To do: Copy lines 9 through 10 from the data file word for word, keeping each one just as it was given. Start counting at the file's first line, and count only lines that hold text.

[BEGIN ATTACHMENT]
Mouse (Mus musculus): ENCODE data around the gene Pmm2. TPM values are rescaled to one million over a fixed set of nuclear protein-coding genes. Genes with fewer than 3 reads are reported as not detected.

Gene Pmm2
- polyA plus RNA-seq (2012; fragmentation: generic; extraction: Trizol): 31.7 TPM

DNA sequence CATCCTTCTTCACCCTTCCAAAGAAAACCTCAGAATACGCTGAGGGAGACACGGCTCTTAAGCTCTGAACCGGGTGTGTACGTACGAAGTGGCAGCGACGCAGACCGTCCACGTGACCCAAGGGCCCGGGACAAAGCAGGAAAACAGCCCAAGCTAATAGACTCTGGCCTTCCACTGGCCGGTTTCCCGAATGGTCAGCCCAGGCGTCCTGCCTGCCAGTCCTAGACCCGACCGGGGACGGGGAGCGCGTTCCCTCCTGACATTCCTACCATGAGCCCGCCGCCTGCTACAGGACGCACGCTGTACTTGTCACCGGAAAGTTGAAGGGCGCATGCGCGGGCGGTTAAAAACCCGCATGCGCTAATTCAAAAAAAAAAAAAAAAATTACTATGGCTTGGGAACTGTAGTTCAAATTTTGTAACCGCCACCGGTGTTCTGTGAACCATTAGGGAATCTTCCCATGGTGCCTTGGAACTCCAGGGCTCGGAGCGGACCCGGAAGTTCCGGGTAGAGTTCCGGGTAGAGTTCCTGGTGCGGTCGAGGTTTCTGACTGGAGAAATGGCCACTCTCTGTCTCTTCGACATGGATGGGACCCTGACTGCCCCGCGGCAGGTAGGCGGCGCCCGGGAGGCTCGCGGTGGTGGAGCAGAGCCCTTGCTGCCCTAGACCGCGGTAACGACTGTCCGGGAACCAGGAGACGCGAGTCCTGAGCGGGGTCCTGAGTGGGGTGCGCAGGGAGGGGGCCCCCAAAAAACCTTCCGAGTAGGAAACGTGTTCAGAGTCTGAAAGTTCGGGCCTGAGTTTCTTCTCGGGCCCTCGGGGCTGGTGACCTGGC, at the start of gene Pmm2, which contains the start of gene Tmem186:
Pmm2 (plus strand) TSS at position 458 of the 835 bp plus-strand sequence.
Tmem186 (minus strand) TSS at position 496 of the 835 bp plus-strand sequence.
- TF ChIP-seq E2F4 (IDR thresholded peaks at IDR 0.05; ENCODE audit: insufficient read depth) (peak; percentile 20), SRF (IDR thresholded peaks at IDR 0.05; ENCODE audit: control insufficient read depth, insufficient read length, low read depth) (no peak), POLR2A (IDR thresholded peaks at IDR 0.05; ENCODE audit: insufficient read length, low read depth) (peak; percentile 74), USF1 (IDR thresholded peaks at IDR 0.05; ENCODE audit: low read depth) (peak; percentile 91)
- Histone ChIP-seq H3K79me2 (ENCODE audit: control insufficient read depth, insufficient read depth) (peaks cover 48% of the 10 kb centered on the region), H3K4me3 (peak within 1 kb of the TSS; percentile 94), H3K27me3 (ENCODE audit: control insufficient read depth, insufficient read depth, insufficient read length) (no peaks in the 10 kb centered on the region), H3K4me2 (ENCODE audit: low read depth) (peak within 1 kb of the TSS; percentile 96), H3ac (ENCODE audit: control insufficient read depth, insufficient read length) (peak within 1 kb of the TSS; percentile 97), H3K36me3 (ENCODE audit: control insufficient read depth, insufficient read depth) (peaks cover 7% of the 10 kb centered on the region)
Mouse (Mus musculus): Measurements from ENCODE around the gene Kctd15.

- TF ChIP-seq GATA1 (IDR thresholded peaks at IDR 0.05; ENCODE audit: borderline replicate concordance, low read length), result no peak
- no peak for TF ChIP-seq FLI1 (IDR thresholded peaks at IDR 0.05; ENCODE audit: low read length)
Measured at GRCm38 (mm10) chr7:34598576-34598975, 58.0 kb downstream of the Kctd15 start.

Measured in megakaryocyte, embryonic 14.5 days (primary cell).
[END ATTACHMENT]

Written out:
Mouse (Mus musculus): Measurements from ENCODE around the gene Kctd15.

- TF ChIP-seq GATA1 (IDR thresholded peaks at IDR 0.05; ENCODE audit: borderline replicate concordance, low read length), result no peak